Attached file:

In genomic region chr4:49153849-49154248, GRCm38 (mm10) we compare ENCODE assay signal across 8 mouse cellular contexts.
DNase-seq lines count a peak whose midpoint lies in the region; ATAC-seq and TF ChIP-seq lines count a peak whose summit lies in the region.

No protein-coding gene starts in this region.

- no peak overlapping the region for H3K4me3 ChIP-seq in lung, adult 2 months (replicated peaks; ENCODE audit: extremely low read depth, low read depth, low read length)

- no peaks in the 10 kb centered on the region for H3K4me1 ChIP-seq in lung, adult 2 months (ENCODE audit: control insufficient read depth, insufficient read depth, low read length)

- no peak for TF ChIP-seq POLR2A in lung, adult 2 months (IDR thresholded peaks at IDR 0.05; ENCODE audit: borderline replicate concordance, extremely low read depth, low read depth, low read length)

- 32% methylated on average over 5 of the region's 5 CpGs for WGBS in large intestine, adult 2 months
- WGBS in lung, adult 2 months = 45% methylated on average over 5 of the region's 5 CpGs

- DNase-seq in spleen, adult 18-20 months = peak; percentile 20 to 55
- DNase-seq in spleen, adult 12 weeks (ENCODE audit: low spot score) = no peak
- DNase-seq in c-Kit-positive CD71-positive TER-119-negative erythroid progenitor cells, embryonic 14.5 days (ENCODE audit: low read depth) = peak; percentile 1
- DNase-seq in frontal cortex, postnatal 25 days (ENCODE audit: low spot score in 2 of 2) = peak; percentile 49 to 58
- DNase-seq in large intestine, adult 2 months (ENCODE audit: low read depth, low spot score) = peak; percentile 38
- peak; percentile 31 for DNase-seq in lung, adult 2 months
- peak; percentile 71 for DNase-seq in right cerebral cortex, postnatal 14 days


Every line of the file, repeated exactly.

In genomic region chr4:49153849-49154248, GRCm38 (mm10) we compare ENCODE assay signal across 8 mouse cellular contexts.
DNase-seq lines count a peak whose midpoint lies in the region; ATAC-seq and TF ChIP-seq lines count a peak whose summit lies in the region.

No protein-coding gene starts in this region.

- no peak overlapping the region for H3K4me3 ChIP-seq in lung, adult 2 months (replicated peaks; ENCODE audit: extremely low read depth, low read depth, low read length)

- no peaks in the 10 kb centered on the region for H3K4me1 ChIP-seq in lung, adult 2 months (ENCODE audit: control insufficient read depth, insufficient read depth, low read length)

- no peak for TF ChIP-seq POLR2A in lung, adult 2 months (IDR thresholded peaks at IDR 0.05; ENCODE audit: borderline replicate concordance, extremely low read depth, low read depth, low read length)

- 32% methylated on average over 5 of the region's 5 CpGs for WGBS in large intestine, adult 2 months
- WGBS in lung, adult 2 months = 45% methylated on average over 5 of the region's 5 CpGs

- DNase-seq in spleen, adult 18-20 months = peak; percentile 20 to 55
- DNase-seq in spleen, adult 12 weeks (ENCODE audit: low spot score) = no peak
- DNase-seq in c-Kit-positive CD71-positive TER-119-negative erythroid progenitor cells, embryonic 14.5 days (ENCODE audit: low read depth) = peak; percentile 1
- DNase-seq in frontal cortex, postnatal 25 days (ENCODE audit: low spot score in 2 of 2) = peak; percentile 49 to 58
- DNase-seq in large intestine, adult 2 months (ENCODE audit: low read depth, low spot score) = peak; percentile 38
- peak; percentile 31 for DNase-seq in lung, adult 2 months
- peak; percentile 71 for DNase-seq in right cerebral cortex, postnatal 14 days